SCOTLAND’S oil and gas industry will “inevitably” be badly hit after energy giant Shell yesterday axed £10 billion of investment, union and political leaders have warned.
The cut in global spending, to be spread over three years, comes after the dramatic slump in recent months in the price of oil, which has fallen to around the $50 a barrel mark.
Despite the drop in prices, Shell said profits for the last three months of 2014 had risen to $4.2 billion (£2.8bn) compared with 2.2bn (£1.5bn) in the same period a year earlier.
About 40 future projects are being axed or deferred by Shell as a result of yesterday’s funding announcement.
Chief executive Ben van Beurden said: “We are taking a prudent approach here and we must be careful not to over-react to the recent fall in oil prices. Shell is taking structured decisions to balance growth and returns.”
The firm announced 250 redundancies at its Aberdeen HQ last summer, well before other firms went down the route.
A spokesman would not say how much North Sea spending – if at all – would be affected by the investment freeze.
But Jake Molloy, Aberdeen-based organiser of the RMT union which covers the oil and gas industry, said: “It’s a global corporation and the UK competes with the rest of the world for investment and funding from the Hague and it’s going to be difficult.
“The North Sea is not the best place to be investing just now. It’s inevitable there’s going to be a knock-on for the UK, but what shape that will take at this stage is probably too early to say.”
He added: “It’s more depressing stuff on top of depressing stuff and it’s disappointing because the oil price will recover, it’s just a question of time and there’s still anywhere between 15 and 30 billion barrels out there.”
He said the UK government must “get its act into gear” and cut tax rates to encourage more investment. “Taxing every dollar at 60 to 80 cents is not an attractive proposition for investors – simple as that. They’re looking for a return on their buck.”
Labour energy spokesman Lewis MacDonald added: “This is bad news because Shell are probably one of the big three in terms of North Sea investment over the years and such a radical reduction in their worldwide investment plans are bound to impact on this province.”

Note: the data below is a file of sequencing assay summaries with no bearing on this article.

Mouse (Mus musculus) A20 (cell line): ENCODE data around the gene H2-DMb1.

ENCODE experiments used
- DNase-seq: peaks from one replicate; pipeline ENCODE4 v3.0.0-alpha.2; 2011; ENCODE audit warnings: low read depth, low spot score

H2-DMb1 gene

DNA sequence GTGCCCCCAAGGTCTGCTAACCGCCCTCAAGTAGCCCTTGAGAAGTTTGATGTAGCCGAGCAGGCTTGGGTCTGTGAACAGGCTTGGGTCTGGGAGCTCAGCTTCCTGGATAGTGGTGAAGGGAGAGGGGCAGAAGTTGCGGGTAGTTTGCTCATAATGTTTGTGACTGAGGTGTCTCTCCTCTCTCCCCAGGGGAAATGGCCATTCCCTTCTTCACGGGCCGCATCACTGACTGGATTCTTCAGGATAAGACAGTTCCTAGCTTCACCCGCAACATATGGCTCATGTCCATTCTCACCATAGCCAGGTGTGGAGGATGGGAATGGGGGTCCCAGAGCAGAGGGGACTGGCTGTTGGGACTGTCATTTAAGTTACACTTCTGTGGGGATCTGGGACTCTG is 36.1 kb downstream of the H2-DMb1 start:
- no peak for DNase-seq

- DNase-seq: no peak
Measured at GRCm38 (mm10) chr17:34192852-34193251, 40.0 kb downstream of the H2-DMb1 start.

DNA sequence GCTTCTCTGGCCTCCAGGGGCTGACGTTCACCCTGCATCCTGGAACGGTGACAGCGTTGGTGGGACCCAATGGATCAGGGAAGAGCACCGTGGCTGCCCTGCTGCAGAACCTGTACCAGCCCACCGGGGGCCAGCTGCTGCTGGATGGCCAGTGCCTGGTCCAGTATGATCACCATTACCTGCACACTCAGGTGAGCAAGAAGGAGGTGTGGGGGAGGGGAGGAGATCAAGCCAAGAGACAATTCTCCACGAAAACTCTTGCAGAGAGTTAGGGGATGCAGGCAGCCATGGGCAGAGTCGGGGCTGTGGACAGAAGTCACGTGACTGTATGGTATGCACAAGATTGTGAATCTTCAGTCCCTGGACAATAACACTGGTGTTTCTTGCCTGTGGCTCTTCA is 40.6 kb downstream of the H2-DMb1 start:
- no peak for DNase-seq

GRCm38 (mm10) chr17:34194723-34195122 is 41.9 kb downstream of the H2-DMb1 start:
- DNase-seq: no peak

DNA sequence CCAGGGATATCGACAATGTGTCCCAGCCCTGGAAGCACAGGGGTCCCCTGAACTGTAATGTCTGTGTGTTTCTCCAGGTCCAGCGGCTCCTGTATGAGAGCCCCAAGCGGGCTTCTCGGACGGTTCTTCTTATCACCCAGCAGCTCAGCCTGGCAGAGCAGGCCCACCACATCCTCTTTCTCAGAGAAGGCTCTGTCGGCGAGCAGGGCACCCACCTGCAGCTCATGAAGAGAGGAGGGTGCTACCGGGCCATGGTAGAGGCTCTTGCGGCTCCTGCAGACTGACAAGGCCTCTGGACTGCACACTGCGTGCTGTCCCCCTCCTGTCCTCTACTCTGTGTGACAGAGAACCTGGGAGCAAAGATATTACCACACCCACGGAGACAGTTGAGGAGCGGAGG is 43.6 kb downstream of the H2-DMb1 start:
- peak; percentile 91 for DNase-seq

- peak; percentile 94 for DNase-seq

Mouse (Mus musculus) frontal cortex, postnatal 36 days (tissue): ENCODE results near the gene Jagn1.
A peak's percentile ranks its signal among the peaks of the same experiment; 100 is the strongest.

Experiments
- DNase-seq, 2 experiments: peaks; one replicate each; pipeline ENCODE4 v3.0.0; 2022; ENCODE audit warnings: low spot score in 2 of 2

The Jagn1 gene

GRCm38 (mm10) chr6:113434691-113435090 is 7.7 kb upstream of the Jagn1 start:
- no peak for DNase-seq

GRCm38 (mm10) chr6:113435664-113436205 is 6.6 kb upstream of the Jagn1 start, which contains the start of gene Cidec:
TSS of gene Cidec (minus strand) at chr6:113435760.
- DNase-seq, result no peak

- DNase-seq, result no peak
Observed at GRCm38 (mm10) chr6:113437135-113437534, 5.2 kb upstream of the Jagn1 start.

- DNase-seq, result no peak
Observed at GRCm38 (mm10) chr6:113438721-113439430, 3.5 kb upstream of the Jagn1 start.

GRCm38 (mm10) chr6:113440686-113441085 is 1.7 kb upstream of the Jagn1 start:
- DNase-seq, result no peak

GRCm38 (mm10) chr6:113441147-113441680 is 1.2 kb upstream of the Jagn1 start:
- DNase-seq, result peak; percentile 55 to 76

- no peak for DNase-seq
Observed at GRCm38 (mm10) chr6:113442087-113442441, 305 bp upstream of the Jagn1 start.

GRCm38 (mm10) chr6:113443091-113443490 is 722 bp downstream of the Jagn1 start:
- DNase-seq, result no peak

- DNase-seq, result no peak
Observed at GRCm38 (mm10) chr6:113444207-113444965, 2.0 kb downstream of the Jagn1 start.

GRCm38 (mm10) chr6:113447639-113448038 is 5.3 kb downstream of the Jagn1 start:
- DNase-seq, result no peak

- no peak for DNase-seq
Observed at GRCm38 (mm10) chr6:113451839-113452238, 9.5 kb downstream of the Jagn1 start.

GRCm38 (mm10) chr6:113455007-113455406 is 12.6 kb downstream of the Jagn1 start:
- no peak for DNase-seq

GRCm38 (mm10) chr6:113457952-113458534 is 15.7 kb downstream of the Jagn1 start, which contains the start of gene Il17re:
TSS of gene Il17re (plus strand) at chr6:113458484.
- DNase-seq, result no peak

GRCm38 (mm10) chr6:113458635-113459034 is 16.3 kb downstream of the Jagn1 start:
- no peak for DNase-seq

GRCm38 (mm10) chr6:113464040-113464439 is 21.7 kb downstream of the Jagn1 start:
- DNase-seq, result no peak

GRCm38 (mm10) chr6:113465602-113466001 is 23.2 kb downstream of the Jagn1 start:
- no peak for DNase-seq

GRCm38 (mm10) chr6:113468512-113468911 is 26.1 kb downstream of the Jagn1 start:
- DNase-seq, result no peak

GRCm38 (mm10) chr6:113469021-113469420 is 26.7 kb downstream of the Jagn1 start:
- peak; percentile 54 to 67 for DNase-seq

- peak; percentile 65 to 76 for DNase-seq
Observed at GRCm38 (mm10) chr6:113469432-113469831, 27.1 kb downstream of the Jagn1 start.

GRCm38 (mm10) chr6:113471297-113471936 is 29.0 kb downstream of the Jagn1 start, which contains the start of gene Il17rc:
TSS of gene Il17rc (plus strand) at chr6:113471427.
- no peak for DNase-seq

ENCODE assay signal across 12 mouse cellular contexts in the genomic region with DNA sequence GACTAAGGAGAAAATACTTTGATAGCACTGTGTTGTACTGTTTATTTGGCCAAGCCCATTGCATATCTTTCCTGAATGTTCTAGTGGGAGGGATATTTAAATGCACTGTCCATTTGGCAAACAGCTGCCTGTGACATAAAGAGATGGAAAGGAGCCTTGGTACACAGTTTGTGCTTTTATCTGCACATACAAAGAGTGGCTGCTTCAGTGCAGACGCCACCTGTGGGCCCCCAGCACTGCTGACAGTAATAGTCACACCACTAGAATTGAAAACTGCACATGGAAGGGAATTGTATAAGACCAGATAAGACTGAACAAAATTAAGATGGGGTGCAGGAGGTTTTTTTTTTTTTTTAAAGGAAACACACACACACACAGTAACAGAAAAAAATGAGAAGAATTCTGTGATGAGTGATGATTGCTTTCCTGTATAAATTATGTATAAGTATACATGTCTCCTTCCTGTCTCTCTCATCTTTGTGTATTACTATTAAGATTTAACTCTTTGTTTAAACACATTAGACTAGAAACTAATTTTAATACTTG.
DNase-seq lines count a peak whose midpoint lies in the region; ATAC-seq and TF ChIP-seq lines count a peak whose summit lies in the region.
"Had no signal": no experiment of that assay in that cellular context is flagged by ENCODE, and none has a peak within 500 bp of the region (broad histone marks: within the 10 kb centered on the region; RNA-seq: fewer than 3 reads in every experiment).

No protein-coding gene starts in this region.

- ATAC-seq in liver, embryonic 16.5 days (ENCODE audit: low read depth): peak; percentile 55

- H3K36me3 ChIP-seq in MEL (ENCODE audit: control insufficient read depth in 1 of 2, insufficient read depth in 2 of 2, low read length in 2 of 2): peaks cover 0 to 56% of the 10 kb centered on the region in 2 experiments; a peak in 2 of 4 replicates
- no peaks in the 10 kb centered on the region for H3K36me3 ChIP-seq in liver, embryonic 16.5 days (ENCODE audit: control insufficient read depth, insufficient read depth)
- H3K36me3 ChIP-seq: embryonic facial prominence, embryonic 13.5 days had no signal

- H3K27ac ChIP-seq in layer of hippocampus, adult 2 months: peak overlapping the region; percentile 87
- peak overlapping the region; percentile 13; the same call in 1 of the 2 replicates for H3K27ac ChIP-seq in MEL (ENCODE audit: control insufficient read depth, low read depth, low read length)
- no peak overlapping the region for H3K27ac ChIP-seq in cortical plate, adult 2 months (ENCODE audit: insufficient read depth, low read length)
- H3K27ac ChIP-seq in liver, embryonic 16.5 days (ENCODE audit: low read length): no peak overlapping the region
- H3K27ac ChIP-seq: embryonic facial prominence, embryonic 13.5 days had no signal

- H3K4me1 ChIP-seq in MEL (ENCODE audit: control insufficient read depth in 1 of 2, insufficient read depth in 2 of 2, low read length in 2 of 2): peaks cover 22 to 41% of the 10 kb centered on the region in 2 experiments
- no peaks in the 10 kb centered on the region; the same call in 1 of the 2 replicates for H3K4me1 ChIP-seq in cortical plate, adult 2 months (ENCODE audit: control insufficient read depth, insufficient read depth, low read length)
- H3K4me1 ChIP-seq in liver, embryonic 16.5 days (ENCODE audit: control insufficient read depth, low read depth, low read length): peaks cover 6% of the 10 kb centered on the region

He said future exploration was a “particular problem” in the North Sea, where productions levels have fallen in recent years.
“Even before the oil price fall we had two years of very low exploration levels and that has consequences into the future,” Mr MacDonald said. “If we’re not exploring, we’re not discovering, and if we’re not discovering, we’re not producing.”
A spokesman for Shell said yesterday it would still press ahead with its investment in the Clair and Schiehallion (West of Shetland) fields, which are operated by BP.
The global oil slump has sparked a series of announcements of job losses in the North East. BP posted 300 North Sea job losses earlier this month, followed by global giant Schlumberger, which axed about 100 jobs a week later.
Although the tumbling oil price is good news for motorists who are enjoying low petrol prices at the pumps, it means one of Scotland’s most important industries is struggling.
The oil and gas industry is worth £35bn annually to the UK economy, but a recent Scottish Parliament report suggested the current crisis could see 15,000 jobs axed of the 200,000 posts based north of the Border.
Oil prices have slumped to below $50 a barrel in recent months – less than half its value in the summer. Prices could continue to fall to $31 a barrel by the end of March as global supply outstrips demand, analysts at Bank of America Merrill Lynch warned earlier this month.
The UK government has already commissioned a major report by oil industry magnate Sir Ian Wood on measures needed to maximise recovery of the remaining North Sea reserves.
Shell also announced yesterday that it was reviving plans to drill for oil in the Arctic, prompting an angry reaction from Green campaigners.
Mr van Beurden said the need for new sources of oil is behind its decision to resume Arctic drilling. The firm has already spent $1bn on preparing its drilling work in Alaska’s Chukchi Sea, adding that it cost hundreds of millions of dollars a year to keep existing operations ticking over.
Mr van Beurden said operating permits and getting further facilities in place would be among the issues to be resolved before drilling could take place, but work could begin in the summer.
“We will only do this if we feel that we can do it responsibly,” Mr van Beurden said. “I think that we are as well prepared as any company can be to mitigate the risks.” He pointed out there are already other energy companies operating in the Arctic.
Mr van Beurden said the world needs new sources of oil and gas to meet demand and the Arctic offered potentially the biggest resource base ever found. There are an estimated 24 billion barrels in Alaska.
But environmental campaigners last night warned that a spill in the Arctic could be “catastrophic”.
Greenpeace’s Charlie Kronick said: “Shell is taking a massive risk doggedly chasing oil in the Arctic, not just with shareholder value, but with the pristine Arctic environment.
“A spill there will be environmentally and financially catastrophic.”
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